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21 February 2019
Clare Horscroft is currently studying for a PhD in Human Development and Health at the University of Southampton.
How would you characterise your current work?
My project is on developing and applying mathematical models to find evidence of natural selection in the DNA of humans and chickens. It is super interesting learning about the evolutionary evidence we can see today, such as humans evolving the ability to drink milk into adulthood, and the implications for our future in immunology, for example in HIV immunity.
How do you feel about maths?
I’ve loved it ever since I was young! I liked it because it is logical and there was always a “right answer”, as opposed to other subjects like English Lit – you can’t argue with a 7! It probably helped that it came to me quite naturally. I still enjoy that satisfaction of getting an answer right or being able to derive a formula correctly.
What is it about your work that is mathematical?
Most of what I do is mathematical! When natural selection occurs in a population, it creates areas of the genome containing mutations which are highly correlated to each other (that is, if you have mutation A, you are also likely to have mutation B). Finding these areas which have significantly higher correlation than the rest of the genome is done by applying mathematical models. These models can range from simple statistics to complex machine learning methods.
How do you use maths, calculation or numeracy in your work? What tools do you use to help you?
To do calculations I use the R programming language. R is great as it is free, open source, and widely used. It means if you want to perform some analysis or apply some statistical test, it is likely someone before you has already written a package for that so you don’t have to waste your time reinventing the wheel. I also have access to the IRIDIS high performance computing facility at the University of Southampton so I am able to analyse some pretty big datasets in a much shorter amount of time than I would otherwise be able to.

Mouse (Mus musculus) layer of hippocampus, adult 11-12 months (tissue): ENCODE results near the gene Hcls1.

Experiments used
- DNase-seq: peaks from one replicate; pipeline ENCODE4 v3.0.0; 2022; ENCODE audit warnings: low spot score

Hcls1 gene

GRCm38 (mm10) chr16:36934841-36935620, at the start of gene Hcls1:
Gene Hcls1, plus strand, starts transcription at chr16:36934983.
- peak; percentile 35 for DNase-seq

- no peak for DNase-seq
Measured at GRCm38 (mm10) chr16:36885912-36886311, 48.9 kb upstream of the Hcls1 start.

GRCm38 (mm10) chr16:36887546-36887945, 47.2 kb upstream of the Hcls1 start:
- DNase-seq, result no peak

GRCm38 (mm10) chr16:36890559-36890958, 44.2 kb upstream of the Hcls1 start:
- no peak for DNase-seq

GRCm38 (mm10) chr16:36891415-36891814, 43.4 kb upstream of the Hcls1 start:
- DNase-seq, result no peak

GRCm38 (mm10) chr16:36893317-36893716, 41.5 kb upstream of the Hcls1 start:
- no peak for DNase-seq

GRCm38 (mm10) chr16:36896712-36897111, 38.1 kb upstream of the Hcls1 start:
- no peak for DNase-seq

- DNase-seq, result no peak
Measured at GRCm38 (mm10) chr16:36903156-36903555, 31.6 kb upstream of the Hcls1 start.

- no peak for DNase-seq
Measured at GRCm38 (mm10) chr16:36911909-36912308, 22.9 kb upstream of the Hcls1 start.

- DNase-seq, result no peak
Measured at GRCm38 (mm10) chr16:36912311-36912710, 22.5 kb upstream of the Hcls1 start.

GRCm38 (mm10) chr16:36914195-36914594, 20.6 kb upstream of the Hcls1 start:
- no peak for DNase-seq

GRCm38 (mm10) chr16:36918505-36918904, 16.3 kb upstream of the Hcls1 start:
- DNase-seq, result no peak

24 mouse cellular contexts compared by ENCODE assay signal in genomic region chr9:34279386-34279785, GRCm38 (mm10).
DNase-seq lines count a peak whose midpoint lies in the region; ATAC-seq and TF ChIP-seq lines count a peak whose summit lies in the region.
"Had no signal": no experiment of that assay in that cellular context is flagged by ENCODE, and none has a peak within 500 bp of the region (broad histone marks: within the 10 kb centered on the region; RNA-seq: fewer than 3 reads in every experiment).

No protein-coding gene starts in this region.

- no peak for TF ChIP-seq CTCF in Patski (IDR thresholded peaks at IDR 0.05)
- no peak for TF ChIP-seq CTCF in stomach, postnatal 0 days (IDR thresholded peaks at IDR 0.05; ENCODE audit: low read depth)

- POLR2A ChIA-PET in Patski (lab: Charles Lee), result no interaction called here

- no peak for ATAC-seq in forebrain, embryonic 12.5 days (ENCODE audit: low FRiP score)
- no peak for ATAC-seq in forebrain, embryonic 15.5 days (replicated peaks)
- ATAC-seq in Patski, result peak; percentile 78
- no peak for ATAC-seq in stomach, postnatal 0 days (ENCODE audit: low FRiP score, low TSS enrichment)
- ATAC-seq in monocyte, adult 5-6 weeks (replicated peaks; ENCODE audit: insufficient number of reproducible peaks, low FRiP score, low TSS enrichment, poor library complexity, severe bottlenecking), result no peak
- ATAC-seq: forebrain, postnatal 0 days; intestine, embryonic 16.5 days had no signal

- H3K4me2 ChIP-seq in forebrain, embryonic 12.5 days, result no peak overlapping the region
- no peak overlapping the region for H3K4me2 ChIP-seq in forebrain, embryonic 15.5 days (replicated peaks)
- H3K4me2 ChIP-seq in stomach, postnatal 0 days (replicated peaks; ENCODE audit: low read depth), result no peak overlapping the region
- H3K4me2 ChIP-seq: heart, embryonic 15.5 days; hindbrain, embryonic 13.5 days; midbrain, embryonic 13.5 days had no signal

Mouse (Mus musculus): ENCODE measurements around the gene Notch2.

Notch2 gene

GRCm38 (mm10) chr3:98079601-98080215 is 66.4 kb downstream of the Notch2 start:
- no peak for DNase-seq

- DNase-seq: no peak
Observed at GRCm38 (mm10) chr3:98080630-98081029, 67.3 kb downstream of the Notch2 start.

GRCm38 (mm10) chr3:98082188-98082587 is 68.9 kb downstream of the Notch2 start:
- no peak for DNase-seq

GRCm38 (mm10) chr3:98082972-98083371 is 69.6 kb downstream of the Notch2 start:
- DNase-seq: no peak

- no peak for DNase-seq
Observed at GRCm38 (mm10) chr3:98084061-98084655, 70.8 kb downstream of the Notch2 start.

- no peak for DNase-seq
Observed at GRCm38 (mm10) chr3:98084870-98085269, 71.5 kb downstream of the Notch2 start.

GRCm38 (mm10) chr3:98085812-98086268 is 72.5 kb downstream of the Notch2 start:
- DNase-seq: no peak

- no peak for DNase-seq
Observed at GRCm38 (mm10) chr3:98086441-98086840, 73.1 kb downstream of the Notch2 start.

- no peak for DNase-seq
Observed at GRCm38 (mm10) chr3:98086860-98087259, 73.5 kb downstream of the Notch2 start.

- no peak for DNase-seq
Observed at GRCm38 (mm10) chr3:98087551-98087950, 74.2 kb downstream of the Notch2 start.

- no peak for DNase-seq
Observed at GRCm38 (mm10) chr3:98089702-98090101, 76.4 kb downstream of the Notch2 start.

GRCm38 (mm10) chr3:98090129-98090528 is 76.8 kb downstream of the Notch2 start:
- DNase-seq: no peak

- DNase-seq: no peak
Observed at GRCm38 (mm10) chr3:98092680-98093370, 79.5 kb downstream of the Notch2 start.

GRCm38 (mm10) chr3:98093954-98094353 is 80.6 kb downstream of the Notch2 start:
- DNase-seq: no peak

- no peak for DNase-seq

Do you think maths is creative? If so, how?
I think you have to be able to keep an open mind – for example if you are reading a paper where someone has applied a certain method, thinking about how you could apply that method to your problem or adapt it, or combine it with other methods, is certainly a creative skill. Writing code to build working, efficient mathematical models is definitely an art form!
Do you use or rely on any maths that you learnt in school?
Of course, everything you learn in school is a building block onto which you can build more and more specialised and complex knowledge. For my work especially this includes algebra, probability and statistics. But even in everyday life I use mathematics all the time, for example in the supermarket working out if I’m getting the best value toilet paper!
How would you change the school curriculum, if you had the chance? Why?
I would make sure that there was a more practical focus to everything. I recently met a science teacher who said that she starts every lesson with how what they will learn that day affects the lives of the students, and how it is relevant to them. When I first came across decision mathematics and operational research at A level I was really engaged as it was the first time I had really encountered maths with a practical purpose that wasn’t physics! I think it’s so important for students to be able to grasp the basics as I can think of no area in life that doesn’t involve some kind of mathematics. It’s also important for students who will go on to further education to have a broad knowledge of mathematics to build on in their further studies.
You can find Clare Horscroft on LinkedIn here.
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